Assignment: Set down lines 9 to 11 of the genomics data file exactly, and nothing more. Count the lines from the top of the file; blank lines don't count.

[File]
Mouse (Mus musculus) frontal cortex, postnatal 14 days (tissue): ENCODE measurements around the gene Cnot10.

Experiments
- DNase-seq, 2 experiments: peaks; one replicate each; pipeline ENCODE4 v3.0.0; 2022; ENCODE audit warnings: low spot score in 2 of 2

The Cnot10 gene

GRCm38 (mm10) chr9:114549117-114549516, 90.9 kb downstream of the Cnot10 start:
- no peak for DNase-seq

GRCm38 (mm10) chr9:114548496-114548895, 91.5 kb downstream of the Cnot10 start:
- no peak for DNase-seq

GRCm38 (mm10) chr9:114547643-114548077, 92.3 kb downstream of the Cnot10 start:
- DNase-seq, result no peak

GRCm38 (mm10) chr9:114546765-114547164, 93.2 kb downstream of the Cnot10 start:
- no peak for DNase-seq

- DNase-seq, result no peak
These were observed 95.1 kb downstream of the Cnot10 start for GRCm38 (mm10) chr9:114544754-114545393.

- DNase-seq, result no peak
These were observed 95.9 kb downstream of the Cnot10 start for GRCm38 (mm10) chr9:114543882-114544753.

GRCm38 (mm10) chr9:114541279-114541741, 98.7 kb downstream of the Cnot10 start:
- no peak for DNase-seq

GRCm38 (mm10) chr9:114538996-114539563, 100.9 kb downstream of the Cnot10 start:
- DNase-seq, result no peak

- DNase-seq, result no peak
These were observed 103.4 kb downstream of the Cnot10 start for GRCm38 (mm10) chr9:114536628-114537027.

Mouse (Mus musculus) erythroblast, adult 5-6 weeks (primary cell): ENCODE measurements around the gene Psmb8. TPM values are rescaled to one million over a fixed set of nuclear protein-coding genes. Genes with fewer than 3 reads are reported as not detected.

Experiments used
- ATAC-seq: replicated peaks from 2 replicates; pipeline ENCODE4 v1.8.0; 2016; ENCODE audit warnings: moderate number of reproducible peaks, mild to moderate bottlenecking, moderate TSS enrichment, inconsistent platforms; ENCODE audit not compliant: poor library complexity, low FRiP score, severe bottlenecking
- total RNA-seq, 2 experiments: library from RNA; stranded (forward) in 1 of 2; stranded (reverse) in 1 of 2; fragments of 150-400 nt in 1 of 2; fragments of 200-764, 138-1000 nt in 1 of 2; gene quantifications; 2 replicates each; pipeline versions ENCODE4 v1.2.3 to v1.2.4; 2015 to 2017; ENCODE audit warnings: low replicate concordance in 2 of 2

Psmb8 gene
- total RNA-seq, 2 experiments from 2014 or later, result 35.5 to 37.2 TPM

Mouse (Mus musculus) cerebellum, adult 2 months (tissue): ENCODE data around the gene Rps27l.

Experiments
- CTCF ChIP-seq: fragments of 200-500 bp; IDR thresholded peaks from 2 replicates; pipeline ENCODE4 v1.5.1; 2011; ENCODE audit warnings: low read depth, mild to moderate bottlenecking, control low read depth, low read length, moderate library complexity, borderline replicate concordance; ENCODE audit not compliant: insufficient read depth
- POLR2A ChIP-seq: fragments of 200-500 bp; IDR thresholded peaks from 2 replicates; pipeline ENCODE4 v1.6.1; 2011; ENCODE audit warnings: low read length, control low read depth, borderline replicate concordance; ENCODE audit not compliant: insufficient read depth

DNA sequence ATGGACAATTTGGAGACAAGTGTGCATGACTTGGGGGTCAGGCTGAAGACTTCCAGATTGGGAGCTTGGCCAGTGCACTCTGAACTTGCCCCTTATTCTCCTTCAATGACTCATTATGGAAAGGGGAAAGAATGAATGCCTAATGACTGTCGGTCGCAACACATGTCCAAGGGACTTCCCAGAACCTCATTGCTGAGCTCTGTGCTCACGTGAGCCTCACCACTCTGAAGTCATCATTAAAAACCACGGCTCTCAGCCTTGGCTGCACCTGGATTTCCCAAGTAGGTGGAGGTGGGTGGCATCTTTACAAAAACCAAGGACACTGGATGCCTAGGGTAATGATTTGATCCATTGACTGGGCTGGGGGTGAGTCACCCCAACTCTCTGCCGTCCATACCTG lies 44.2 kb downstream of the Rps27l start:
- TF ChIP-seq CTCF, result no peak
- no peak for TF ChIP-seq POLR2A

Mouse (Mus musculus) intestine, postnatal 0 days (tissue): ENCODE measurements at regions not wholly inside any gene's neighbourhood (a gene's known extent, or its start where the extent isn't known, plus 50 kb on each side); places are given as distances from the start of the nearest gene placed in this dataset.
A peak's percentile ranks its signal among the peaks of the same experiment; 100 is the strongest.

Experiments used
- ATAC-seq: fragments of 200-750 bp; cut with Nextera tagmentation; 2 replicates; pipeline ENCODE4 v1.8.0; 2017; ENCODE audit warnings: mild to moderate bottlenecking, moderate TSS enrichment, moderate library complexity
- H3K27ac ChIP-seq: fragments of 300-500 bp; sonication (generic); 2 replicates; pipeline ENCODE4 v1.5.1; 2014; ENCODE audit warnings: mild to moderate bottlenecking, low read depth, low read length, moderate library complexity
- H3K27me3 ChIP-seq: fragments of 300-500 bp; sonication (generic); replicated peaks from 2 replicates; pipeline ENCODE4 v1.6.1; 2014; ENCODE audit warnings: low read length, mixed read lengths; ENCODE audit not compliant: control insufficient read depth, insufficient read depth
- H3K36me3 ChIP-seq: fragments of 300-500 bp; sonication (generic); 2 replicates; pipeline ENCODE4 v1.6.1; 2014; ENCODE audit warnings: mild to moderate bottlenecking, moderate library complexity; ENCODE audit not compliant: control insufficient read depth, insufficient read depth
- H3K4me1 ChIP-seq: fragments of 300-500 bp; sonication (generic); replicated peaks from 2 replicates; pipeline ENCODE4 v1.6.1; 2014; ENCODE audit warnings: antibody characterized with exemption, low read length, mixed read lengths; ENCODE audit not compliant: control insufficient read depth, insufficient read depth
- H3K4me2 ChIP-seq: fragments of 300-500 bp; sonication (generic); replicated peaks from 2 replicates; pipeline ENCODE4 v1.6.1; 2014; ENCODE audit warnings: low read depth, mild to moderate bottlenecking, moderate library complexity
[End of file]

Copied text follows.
GRCm38 (mm10) chr9:114547643-114548077, 92.3 kb downstream of the Cnot10 start:
- DNase-seq, result no peak

GRCm38 (mm10) chr9:114546765-114547164, 93.2 kb downstream of the Cnot10 start: